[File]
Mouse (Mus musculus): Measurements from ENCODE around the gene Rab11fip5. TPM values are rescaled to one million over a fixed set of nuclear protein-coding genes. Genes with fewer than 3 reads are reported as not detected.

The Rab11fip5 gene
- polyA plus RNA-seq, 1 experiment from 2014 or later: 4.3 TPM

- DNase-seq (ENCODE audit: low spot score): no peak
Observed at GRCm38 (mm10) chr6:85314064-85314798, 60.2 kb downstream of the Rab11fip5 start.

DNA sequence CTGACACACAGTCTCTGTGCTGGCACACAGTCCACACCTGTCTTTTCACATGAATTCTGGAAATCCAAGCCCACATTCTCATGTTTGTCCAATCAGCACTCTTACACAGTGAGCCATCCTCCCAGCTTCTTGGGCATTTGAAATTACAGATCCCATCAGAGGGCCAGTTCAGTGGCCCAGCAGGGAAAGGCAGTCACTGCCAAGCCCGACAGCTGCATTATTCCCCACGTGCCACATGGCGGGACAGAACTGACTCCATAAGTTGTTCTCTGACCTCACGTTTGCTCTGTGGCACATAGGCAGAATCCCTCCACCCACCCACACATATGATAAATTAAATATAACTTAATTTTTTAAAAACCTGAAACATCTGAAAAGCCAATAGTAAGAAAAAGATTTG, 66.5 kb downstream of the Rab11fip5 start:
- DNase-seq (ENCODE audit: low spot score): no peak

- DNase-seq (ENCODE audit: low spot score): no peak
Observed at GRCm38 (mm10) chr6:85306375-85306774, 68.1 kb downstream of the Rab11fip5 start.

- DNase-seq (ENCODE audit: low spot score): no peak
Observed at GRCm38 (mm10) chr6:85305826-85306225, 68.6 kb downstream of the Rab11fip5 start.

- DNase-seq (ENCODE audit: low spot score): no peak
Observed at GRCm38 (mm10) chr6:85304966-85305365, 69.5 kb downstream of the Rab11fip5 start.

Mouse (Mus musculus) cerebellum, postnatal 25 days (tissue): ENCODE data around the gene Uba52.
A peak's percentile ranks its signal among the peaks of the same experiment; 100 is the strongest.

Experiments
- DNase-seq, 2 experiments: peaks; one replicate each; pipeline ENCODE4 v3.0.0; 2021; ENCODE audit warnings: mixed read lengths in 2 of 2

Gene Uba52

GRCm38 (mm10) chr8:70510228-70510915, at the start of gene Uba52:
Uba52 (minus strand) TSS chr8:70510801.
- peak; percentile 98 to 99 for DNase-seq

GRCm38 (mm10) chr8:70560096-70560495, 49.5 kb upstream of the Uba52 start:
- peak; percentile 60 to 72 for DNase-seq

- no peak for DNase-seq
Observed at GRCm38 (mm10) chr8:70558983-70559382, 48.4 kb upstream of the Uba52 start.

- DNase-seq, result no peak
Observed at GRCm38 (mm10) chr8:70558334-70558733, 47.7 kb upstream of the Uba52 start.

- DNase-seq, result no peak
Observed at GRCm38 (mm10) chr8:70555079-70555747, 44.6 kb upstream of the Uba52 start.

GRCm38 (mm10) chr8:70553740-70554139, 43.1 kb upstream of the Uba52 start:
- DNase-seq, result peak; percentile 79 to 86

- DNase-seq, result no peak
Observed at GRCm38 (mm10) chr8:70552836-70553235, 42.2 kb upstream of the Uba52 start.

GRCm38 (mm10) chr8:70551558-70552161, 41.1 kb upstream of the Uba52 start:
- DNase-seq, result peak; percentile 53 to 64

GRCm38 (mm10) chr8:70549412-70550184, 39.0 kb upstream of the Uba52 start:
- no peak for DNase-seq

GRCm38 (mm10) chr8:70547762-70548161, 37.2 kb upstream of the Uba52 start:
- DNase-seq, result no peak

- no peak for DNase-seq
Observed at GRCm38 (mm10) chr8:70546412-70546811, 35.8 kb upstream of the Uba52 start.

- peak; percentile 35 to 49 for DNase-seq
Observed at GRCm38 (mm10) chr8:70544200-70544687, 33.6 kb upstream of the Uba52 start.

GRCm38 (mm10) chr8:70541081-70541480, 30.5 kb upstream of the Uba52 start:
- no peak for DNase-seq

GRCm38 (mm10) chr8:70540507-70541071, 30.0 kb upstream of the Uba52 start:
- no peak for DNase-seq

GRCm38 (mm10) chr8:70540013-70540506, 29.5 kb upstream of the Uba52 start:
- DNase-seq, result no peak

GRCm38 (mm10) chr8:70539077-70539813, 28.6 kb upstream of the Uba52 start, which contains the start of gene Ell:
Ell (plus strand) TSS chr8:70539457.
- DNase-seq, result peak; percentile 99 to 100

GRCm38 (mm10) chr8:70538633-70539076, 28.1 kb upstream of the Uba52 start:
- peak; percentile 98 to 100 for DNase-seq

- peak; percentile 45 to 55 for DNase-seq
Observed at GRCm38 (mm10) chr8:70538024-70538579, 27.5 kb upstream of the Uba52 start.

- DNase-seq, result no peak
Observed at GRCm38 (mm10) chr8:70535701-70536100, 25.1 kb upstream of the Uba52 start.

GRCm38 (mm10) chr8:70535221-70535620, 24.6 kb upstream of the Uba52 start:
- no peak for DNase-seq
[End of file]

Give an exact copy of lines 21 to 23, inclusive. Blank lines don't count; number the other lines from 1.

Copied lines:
- peak; percentile 98 to 99 for DNase-seq

GRCm38 (mm10) chr8:70560096-70560495, 49.5 kb upstream of the Uba52 start:
- peak; percentile 60 to 72 for DNase-seq